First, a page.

During his stay in France, Nguyen Ai Quoc attended the funeral of Jules Guesde, a French leftist politician, at the Père Lachaise cemetery. The same day he attended a meeting at Saint Gervais.
File photo of President Ho Chi Minh
French spies kept tabs on him.
The British Governor in Hong Kong signed a fourth arrest warrant to prolong Nguyen Ai Quoc’s detention in Hong Kong for the court case.
In “Keep secrecy” he wrote in Su That (The Truth) under the pseudonym A.G., President Ho Chi Minh said: “Sun Tzu, a leading Chinese master of military affairs, once said: ‘What is the most important thing in war? That is keeping secrecy’. That means wining or failing in a war largely depends on whether or not one can keep their secrets.”
The president concluded: “Are we keeping our secrecy in this war? Not yet. When we can keep secrecy, we will have an advantage and achieve victory.”
In “Asking for instructions, sending reports” he wrote for Su That under the pseudonym XYZ, President Ho Chi Minh said: “Some officials work without seeking instructions or, when the work is done, reporting to their superiors. The phenomenon can be seen at many places. They fail to understand that such a working style is undisciplined and anarchical. Due to this wrong style, many localities have suffered bitter failures.”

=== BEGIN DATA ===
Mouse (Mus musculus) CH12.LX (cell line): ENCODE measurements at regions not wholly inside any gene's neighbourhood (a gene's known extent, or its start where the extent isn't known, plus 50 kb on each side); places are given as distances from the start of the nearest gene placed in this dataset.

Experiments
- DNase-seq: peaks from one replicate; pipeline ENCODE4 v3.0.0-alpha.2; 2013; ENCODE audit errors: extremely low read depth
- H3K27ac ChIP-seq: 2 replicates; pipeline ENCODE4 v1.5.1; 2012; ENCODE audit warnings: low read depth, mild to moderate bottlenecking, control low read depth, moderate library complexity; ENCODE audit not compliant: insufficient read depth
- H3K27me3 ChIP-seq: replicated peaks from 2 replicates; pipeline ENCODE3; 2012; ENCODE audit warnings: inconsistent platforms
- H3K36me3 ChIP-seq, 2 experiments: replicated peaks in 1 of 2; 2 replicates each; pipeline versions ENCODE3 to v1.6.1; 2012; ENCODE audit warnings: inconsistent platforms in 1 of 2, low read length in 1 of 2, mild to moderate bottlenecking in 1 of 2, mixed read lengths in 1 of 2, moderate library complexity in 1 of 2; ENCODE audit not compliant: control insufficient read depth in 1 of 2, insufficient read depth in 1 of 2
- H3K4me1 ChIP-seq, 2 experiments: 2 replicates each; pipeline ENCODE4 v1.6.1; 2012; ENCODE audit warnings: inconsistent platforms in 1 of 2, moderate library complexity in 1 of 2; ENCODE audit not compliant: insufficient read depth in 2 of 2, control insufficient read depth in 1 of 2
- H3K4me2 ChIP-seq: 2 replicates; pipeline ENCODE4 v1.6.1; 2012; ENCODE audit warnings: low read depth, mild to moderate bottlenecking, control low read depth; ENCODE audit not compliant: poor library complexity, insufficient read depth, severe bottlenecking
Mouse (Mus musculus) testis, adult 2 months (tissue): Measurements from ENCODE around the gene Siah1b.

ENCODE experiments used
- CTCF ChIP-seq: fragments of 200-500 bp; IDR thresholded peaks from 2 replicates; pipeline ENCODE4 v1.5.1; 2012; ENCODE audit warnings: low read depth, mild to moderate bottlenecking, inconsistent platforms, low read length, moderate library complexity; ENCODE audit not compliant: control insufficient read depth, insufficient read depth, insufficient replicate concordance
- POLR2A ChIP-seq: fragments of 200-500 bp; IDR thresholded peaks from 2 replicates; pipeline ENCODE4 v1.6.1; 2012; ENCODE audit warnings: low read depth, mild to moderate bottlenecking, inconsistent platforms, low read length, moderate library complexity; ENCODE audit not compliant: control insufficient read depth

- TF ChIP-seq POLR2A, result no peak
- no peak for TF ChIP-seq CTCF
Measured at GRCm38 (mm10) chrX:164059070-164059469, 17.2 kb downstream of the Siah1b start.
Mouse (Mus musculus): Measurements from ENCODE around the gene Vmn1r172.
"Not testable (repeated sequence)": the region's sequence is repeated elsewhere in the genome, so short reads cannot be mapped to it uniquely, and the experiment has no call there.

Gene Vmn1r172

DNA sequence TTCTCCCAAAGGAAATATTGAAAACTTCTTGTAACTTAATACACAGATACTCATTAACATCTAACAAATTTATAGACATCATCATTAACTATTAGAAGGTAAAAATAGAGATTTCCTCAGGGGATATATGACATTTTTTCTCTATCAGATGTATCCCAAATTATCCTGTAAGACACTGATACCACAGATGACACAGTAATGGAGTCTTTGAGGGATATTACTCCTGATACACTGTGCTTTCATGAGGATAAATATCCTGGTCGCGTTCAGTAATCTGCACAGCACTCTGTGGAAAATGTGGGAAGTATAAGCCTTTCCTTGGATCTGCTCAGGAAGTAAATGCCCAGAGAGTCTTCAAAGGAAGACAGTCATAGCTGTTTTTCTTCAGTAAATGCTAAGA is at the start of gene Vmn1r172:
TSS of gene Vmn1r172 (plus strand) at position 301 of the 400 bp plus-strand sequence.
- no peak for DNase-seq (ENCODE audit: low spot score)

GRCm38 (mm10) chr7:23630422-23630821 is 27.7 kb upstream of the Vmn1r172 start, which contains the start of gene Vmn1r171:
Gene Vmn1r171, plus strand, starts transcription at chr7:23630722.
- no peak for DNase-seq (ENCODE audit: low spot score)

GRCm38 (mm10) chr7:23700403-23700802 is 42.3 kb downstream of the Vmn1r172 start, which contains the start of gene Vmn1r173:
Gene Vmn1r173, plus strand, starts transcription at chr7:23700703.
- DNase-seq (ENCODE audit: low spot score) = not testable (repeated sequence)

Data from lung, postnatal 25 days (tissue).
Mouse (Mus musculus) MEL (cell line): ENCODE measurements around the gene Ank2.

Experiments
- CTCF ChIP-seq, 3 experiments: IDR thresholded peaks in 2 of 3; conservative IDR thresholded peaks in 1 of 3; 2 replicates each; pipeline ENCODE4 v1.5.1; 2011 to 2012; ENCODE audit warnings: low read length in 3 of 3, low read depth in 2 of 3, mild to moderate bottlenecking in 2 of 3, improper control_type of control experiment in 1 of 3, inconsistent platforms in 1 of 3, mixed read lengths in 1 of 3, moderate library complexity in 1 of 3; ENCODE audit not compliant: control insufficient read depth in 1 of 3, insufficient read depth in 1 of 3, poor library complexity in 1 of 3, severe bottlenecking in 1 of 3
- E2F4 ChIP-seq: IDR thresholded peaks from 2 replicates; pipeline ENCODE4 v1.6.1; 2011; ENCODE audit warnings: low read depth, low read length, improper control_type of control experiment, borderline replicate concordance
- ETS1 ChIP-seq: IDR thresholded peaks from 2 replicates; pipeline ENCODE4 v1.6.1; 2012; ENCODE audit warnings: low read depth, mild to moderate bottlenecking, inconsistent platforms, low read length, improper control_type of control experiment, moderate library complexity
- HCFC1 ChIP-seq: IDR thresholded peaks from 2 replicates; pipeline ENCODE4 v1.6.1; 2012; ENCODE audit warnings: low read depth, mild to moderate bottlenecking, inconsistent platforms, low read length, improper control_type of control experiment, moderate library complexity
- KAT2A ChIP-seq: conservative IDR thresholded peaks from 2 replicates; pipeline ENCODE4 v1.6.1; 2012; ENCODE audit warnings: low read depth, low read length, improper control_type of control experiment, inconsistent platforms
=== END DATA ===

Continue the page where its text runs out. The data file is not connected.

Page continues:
He stressed the need for ensuring close relations between local and central administrations. He also gave instructions on how to make an effective report.
He wrote: “Reports must be prepared sincerely, specifically, concisely, and practically. Arguments and figures in a report must be analyzed and proved. It is unacceptable to speak or write at random. It is not advisable to ramble without focused points. When we overcome our shortcomings, we will partly defeat our enemy.”
At a meeting of the Politburo to discuss the State budget for 1963, President Ho Chi Minh said: “Every year since peace was restored in our country, we have failed to fulfill our budget targets. The situation has become increasingly stressful. We must adopt certain measures, such as cutting down spending on construction, to satisfy people’s needs and alleviate the tense situation.
Human affairs are of great importance. We need to build more factories as soon as possible, but what is of more significance is the happiness of the people. After all, whatever we are creating is aimed at serving human beings.”
President Ho Chi Minh heard mathematician Hoang Tuy report on the application of “operations analysis” in distribution of goods to facilitate trade at shops.
Prof. Tuy recalled: “The President advised me to use certain words as a replacement for the term ‘operations analysis’ for easier understanding. He said: ‘Even I fail to understand what the term really is.’
“Operations analysis is a support instrument in our resistance war. Some of our soldiers have not got enough training in it but they still achieved good performance. Why did they perform so well? He pointed to his heart and said: ‘Because of this’.”
By Duong Trung Quoc* and his assistants
*The author is a historian and member of the National Assembly